Some birds think it’s already fall
Around here we have three definitions of fall. There’s the familiar astronomical fall, which starts around September 21, the date of the vernal equinox. Then there’s meteorological fall, which starts tomorrow, September 1. This is when the season finally catches up with “bird fall,” which starts in July — many species from Piping Plovers and a few dozen other shorebirds to warblers and other songbirds call it a season and start heading for the exits around then. Bird fall doesn’t show up on many calendars, but it’s very much a thing, I assure you.
Despite the late date, there seemed to be a lot of local birds still finishing up nesting in the last week. I saw someone’s photo of a hummingbird female still with chicks in the nest, and my yard was loud with very recently fledged and still begging robins and Pine Warblers a few days ago. But these late breeders are outliers — as we turn the corner into the glorious post-Labor Day world here on the Cape, with cooler nights and open parking lots, it’s time to get serious about getting out there to see migrating birds.
One advantage of this drought, at least for birding, is that low pond levels are exposing a lot of great habitat for certain shorebirds. Ponds that normally have very little exposed shoreline are currently rimmed with beaches and exposed mudflats, a boon to pond shore plants and some of the freshwater shorebirds. Check your local pond, especially ones with lilies and exposed mud, for Solitary, Spotted and Least Sandpipers, as well as less common fare like Pectoral Sandpiper. Don’t expect to see them without binoculars, as they will be almost invisible thanks to their camouflaged attire. Check the remaining water in these same ponds for Wood Ducks, who love shallow ponds with lots of floating vegetation.
Our bird banding station at Wellfleet Bay sanctuary opens tomorrow, but two stations are operating right now, Wing Island in Brewster and at the South Monomoy lighthouse, providing a window into the current state of songbird migration. Banding stations use panels of nearly invisible mist nets to briefly detain birds, collect some data, and send them on their way with a uniquely numbered leg band. The Monomoy station got their first ever Prothonotary Warbler this week, a bright yellow lightbulb of a songbird associated with southern swamps, along with both Black-billed and Yellow-billed Cuckoos, the rare and difficult to identify Yellow-bellied Flycatcher, a Yellow-breasted Chat, and several species of warbler. At Wing Island they’ve had several species of warbler, including their earliest ever Blackpoll Warbler, a species that migrates from Alaska to Brazil by way of New England, and one we see more often in October.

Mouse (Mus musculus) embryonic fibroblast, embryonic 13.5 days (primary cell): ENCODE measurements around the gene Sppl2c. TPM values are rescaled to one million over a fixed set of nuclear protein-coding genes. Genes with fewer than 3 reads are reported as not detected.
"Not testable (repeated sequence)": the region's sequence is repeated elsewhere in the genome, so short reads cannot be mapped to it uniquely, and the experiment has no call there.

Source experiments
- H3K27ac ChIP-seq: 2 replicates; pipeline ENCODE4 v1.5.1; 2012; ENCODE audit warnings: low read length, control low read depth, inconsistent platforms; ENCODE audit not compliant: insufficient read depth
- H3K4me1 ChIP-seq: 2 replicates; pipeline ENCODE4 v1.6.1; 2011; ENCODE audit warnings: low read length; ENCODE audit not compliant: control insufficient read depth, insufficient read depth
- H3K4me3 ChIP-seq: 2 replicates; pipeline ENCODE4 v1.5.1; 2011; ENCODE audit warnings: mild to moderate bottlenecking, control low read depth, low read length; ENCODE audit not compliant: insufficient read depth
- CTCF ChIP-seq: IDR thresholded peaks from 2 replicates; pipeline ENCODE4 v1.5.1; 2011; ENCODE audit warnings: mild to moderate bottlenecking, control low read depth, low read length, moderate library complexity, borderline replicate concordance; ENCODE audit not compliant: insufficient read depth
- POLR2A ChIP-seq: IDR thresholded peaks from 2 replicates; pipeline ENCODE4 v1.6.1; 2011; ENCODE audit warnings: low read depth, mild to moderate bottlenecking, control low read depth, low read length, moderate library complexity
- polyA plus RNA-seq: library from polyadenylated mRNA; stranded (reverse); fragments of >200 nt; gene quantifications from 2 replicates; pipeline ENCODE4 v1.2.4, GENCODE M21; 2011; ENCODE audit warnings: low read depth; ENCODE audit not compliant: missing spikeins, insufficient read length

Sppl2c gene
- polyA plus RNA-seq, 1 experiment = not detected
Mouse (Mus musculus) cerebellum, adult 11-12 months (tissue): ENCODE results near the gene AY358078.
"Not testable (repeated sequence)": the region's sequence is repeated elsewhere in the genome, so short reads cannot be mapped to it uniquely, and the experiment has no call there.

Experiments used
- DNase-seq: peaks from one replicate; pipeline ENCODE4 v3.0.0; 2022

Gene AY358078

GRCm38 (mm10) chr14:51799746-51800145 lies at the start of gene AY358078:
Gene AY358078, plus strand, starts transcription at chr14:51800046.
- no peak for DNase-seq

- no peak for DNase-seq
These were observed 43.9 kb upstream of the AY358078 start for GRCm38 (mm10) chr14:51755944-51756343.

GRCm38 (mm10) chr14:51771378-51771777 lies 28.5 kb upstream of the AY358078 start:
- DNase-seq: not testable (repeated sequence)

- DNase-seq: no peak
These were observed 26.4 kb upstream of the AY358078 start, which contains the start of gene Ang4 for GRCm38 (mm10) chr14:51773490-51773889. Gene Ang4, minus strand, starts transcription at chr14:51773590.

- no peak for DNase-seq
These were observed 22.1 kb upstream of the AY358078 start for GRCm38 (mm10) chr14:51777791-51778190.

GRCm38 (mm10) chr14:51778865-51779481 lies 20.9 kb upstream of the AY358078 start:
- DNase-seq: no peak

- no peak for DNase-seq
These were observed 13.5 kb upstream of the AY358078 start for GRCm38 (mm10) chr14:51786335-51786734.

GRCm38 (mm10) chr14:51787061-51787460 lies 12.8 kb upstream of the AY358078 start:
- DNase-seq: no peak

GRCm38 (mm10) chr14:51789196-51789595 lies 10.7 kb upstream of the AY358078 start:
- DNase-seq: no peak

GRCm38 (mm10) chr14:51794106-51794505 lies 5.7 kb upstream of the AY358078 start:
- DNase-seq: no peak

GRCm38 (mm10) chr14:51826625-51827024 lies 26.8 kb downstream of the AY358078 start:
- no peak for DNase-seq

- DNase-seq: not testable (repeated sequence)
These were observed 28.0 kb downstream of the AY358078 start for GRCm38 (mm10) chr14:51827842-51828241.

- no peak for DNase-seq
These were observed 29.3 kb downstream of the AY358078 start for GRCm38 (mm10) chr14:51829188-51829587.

Here at Mass Audubon’s Wellfleet Bay sanctuary, an annual pre-migratory phenomenon has begun — the flocking of the bluebirds. Inside the grassy pine woods of the campground and all along the adjacent sandplain grassland, look for groups of bluebirds that include a mix of recent fledglings and adults, mixed with Pine Warblers, who descend from the high trees to hop around in grasslands around now, plus Chipping Sparrow and other species. It’s not unique to here — look for these swirling, post-breeding flocks anywhere that pinelands meet grasslands.
From songbirds, to seabirds, to herons and egrets, with each passing day, bird migration is getting incrementally more serious here on the almost post-Labor Day Cape and Islands. So don’t wait — this is your chance to see all these flocking birds, now that many of those flocking tourists are gone.